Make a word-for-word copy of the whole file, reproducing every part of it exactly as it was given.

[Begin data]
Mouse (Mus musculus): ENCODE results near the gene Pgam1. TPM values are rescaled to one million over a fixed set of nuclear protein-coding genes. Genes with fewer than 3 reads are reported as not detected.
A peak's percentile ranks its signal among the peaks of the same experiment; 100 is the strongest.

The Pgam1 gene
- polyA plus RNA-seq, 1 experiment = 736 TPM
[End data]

Mouse (Mus musculus): ENCODE results near the gene Pgam1. TPM values are rescaled to one million over a fixed set of nuclear protein-coding genes. Genes with fewer than 3 reads are reported as not detected.
A peak's percentile ranks its signal among the peaks of the same experiment; 100 is the strongest.

The Pgam1 gene
- polyA plus RNA-seq, 1 experiment = 736 TPM